Environmental Seasonality Regulates Community Evenness in Neotropical Bat Communities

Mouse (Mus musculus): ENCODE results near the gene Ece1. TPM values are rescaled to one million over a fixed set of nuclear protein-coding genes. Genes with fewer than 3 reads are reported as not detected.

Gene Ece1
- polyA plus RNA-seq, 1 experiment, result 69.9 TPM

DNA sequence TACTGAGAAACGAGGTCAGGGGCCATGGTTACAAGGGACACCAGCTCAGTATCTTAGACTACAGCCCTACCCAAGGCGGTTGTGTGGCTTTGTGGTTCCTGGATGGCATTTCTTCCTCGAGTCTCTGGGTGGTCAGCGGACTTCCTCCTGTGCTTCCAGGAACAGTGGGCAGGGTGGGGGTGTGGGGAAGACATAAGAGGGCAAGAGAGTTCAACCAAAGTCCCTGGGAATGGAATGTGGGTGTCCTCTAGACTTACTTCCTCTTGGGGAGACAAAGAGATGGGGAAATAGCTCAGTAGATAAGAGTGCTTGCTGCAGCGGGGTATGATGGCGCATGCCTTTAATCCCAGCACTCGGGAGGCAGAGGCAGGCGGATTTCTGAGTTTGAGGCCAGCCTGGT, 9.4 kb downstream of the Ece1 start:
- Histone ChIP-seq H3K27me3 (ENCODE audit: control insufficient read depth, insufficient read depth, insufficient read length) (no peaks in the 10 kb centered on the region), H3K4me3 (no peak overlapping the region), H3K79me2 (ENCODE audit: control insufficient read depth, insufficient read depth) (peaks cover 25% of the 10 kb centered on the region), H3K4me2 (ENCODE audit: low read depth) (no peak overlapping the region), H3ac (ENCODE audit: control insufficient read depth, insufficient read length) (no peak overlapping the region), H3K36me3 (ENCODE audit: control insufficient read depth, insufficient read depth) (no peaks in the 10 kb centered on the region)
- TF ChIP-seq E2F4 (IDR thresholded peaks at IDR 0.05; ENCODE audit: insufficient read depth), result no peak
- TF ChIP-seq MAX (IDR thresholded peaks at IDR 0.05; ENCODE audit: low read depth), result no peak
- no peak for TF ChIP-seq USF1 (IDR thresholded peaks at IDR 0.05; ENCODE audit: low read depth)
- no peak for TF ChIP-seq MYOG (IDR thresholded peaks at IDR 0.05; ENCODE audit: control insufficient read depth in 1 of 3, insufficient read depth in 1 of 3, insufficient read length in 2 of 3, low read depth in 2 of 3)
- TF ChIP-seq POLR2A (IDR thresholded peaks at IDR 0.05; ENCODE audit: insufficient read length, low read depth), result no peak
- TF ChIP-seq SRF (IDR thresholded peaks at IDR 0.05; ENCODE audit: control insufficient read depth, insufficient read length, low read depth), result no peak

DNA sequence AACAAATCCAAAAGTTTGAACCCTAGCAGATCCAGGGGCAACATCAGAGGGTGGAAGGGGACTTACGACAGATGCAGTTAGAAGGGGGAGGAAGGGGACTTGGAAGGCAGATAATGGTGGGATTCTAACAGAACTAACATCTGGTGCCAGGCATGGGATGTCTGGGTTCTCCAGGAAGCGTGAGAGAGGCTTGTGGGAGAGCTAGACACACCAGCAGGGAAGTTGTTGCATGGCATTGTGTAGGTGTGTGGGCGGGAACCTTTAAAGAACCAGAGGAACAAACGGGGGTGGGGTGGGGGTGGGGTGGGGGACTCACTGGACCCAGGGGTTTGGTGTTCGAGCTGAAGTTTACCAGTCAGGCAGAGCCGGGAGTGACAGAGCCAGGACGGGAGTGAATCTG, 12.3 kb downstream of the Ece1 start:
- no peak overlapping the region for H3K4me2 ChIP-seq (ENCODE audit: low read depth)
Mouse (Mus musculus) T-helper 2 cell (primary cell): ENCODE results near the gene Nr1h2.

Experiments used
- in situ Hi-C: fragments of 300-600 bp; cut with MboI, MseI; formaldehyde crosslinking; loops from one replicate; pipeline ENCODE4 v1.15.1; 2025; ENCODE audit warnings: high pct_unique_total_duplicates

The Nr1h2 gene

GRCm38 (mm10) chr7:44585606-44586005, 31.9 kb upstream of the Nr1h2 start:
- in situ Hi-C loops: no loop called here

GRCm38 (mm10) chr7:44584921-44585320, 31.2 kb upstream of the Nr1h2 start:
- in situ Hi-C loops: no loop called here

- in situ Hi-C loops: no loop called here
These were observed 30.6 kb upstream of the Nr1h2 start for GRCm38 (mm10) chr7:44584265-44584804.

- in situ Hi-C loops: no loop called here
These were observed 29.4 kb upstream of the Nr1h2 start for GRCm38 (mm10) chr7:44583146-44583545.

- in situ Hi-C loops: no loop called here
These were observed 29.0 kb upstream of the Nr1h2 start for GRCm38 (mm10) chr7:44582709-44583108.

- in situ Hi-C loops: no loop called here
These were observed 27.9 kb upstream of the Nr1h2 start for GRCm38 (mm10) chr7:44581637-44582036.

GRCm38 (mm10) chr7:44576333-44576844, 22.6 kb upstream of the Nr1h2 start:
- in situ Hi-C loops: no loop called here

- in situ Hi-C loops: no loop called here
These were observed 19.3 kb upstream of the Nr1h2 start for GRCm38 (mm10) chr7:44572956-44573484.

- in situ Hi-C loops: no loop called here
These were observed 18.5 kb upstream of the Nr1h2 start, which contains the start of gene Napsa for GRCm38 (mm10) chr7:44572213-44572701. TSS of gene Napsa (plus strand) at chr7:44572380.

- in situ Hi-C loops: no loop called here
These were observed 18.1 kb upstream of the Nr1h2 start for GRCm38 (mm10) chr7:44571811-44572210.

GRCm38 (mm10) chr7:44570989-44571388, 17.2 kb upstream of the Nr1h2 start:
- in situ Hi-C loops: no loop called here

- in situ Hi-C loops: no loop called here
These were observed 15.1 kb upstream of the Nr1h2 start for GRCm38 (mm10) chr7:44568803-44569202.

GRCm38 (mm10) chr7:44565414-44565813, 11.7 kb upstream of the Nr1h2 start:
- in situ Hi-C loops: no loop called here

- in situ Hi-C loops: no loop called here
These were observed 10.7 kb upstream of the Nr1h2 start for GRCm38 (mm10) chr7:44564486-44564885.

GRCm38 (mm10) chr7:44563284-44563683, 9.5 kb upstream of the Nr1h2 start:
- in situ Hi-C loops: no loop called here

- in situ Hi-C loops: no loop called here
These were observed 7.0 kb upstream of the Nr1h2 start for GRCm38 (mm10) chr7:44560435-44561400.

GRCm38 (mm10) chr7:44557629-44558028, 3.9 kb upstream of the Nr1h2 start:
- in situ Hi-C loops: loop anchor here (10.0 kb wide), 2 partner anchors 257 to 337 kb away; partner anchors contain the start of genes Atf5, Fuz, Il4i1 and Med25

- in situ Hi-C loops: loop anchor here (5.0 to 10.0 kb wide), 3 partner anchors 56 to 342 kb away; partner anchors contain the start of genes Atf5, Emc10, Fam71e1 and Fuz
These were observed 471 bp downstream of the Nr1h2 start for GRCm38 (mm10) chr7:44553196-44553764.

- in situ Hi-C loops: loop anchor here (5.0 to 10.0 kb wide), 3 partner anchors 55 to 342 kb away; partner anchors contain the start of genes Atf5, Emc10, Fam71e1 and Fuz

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Evenness is a key community property that provides insights into resource acquisition and ecosystem functioning. However, it is unclear how other community properties influence evenness after integrating the effect of environmental gradients. Using 49 neotropical bat communities, we tested the hypothesis that evenness increases in communities that have low species richness and low biomass because the negative effect of richness and biomass on evenness is regulated by environmental seasonality. We selected among path models to determine how temperature seasonality, the most important gradient across study sites, affected richness and biomass as drivers of evenness. Employing three indices of evenness, we found that more seasonal climate reduces species richness, and lower richness increases evenness. Moreover, a decline in biomass with increasing seasonality also increases evenness. A decrease in resource specialization and rarity as sites become more seasonal may explain the negative relationship between seasonality, richness and evenness. Moreover, the negative effect of biomass on richness and evenness may be due to an expansion of niche space and a positive effect of smaller body size on diversification rates, which may allow more species packing and greater richness. We believe our results bring us closer to a unified theory of which factors control evenness in a community.